Salt-Free Diet May Improve Heart Health For Diabetics
Seniors living with diabetes must exercise extreme caution when selecting which foods to integrate into their diets. While people with this condition know to shy away from foods high in sugar content, a new study indicates that they should avoid those high in sodium, as well.
Study reveals salt may double risk of heart disease for diabetics
Diets replete with high-sodium foods may drastically increase diabetics' risk for developing cardiovascular conditions down the road, according to a study published in the Journal of Clinical Endocrinology and Metabolism. Medical News Today reported that researchers found a strong connection between high salt intake and increased cardiovascular problems among trial participants who had diabetes. Study author Chika Horikawa, from the University of Niigata Prefecture in Japan, explained that these were among the first medical findings that corroborated doctors' recommendations that people avoid sodium.
"To reduce the risk of developing cardiovascular disease, it is important for people who have Type 2 diabetes to improve their blood sugar control as well as watch their diet," Horikawa said, as quoted by MNT. "Our findings demonstrate that restricting salt in the diet could help prevent dangerous complications from diabetes."
Tips for reducing salt intake in seniors
While those with diabetes are accustomed to limiting their intake of foods with high levels of sugar, they may not be as versed in the best ways to reduce sodium content. The American Heart Association recommended that seniors with diabetes limit their daily sodium consumption to under 1,500 mg each day. Aside from avoiding meals with high salt content, there are a few tips to follow that may lead to a reduction in your daily sodium levels.
- Spice up your seasonings: Stock up your spice rack with a variety of other herbs and seasonings that will add flavor to your dishes. While a dash of salt may not do much harm to your overall cardiovascular health, sticking with more natural herbs can lead to a variety of other health benefits. Be sure to have lemon juice, oregano, basil, parsley, pepper and garlic on hand next time you're cooking.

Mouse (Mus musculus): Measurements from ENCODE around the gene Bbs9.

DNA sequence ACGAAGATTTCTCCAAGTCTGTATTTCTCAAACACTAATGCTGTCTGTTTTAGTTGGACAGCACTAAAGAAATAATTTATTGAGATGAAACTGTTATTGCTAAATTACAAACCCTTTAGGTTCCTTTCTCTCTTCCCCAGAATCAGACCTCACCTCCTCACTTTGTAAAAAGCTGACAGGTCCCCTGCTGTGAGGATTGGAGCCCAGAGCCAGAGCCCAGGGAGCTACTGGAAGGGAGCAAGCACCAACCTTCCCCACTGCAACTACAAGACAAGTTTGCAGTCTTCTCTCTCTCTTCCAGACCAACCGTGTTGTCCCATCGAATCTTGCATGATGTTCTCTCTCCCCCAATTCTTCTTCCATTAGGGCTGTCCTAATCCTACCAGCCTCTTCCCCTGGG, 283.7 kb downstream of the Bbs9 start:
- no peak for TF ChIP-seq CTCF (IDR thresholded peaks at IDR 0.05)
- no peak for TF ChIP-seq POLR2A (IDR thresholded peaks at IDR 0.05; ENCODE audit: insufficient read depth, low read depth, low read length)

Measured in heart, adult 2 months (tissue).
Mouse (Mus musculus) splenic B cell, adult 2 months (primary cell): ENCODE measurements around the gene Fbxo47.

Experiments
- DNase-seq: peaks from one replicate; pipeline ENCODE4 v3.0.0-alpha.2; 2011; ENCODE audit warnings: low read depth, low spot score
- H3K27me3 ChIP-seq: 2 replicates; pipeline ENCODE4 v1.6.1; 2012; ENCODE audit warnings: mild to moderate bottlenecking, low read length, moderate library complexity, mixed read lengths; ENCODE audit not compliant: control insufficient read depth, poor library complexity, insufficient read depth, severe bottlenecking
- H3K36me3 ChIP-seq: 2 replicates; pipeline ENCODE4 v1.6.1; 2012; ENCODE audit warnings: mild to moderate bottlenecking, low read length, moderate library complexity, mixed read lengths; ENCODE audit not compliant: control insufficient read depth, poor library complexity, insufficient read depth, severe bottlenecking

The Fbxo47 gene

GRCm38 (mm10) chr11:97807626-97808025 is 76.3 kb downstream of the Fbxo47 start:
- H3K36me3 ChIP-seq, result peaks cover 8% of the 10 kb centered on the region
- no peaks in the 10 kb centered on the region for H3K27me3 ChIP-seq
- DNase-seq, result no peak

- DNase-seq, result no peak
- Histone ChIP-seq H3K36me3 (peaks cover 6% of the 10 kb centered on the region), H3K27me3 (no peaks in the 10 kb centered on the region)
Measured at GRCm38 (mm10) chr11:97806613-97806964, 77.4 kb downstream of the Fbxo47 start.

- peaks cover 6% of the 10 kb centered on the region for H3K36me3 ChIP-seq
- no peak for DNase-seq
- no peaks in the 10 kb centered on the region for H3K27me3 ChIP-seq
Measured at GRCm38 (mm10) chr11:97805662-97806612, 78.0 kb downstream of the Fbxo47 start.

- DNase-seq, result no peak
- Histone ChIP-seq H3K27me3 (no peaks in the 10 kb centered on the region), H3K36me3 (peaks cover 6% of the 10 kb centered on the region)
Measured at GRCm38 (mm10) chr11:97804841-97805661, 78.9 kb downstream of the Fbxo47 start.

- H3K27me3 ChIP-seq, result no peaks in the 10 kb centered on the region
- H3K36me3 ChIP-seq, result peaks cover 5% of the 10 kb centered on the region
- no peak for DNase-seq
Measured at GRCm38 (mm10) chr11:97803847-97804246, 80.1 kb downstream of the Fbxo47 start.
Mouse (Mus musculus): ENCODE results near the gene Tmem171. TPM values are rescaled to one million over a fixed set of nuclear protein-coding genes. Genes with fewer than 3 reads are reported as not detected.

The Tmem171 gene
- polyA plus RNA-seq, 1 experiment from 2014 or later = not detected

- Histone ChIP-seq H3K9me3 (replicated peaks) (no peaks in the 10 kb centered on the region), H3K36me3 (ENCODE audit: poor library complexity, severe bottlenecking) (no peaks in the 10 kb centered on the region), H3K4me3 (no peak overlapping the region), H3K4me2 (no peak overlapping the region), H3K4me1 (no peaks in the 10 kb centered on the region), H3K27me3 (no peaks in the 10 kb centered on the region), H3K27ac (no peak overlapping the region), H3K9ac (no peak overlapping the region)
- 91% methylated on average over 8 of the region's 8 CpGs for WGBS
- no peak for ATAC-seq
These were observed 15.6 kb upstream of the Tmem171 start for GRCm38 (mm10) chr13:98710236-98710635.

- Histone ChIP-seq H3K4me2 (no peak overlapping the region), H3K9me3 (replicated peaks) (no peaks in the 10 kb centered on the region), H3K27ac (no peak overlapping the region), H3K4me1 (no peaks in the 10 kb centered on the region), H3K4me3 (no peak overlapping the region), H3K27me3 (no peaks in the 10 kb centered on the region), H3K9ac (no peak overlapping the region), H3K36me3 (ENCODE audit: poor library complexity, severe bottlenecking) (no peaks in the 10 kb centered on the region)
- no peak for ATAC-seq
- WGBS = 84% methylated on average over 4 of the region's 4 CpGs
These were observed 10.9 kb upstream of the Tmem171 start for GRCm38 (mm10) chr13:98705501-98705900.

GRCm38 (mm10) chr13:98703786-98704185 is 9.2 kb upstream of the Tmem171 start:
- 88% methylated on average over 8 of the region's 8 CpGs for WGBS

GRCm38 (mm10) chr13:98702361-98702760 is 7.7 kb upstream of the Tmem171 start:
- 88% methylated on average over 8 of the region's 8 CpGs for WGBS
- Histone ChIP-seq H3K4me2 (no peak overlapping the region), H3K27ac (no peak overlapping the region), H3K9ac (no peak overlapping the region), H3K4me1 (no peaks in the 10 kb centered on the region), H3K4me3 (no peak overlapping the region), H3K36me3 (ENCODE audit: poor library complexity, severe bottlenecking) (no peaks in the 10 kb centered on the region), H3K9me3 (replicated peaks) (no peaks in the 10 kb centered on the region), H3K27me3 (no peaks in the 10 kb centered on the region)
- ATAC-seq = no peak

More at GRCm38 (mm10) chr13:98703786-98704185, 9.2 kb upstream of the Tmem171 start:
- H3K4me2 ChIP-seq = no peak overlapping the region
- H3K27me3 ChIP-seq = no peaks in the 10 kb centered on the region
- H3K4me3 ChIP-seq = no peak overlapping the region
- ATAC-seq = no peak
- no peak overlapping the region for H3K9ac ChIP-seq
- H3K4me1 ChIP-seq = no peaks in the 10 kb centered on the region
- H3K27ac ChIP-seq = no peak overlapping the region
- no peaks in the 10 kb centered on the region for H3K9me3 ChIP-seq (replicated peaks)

- Purchase all-natural ingredients: It goes without saying, but fresh foods from the produce, dairy and bread sections are more likely to contain fewer preservatives and more nutrients than those that come from a box or have an abnormally long shelf-life.
- Pass on fast food: While meals prepared by fast food institutions are generally cheap and easy to come by, they can be replete with high levels of sodium. From the meats to the fries to the buns, fast food restaurants load their ingredients with this spice, as it is a relatively inexpensive and widely used preservative.
Salt- and sugar-free lemon glazed chicken breasts
As you're searching for the perfect meals to supplement your diabetic-friendly diet, opt for those with high levels of nutrients and fiber. The AHA recommended lean meats, such as skinless chicken and turkey. Consider this delicious chicken dish next time you're cooking dinner for friends at the retirement community.
- 3 chicken breasts
- 1 clove garlic, pressed
- 4 lemons, washed and sliced
- 1/2 cup white wine
- 2 Tbsp. olive oil
Preheat the oven to 400 degrees. In a large casserole dish, spread out chicken breasts. Combine white wine, olive oil and garlic in a medium bowl and whisk together. Pour mixture over the chicken, then season with your favorite spices. Arrange lemon slices around the chicken so the foods can blend while cooking. Allow the dish to cook for about 30 to 45 minutes or until the chicken is completely white on the inside. Serve with your favorite green vegetable, such as Brussels sprouts or collard greens.